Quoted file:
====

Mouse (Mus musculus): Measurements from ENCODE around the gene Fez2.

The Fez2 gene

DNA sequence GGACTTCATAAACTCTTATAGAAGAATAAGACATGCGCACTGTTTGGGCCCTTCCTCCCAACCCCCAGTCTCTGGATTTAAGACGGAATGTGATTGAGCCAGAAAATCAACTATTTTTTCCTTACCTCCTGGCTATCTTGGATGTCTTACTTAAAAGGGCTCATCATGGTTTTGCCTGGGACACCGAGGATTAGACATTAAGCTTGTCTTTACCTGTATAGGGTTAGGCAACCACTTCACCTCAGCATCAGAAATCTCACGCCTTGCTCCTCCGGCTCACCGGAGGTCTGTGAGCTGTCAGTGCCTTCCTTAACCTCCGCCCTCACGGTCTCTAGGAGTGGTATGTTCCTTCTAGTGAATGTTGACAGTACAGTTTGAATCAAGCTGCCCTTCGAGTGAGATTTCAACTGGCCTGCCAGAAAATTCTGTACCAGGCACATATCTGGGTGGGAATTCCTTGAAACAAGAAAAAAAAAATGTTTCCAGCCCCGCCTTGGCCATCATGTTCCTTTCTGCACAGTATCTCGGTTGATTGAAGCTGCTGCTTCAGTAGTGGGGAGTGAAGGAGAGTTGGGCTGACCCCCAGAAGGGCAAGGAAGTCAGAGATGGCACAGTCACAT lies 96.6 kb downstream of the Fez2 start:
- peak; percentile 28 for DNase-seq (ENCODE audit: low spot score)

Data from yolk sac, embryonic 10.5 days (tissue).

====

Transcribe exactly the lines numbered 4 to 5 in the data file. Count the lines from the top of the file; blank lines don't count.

- peak; percentile 28 for DNase-seq (ENCODE audit: low spot score)

Data from yolk sac, embryonic 10.5 days (tissue).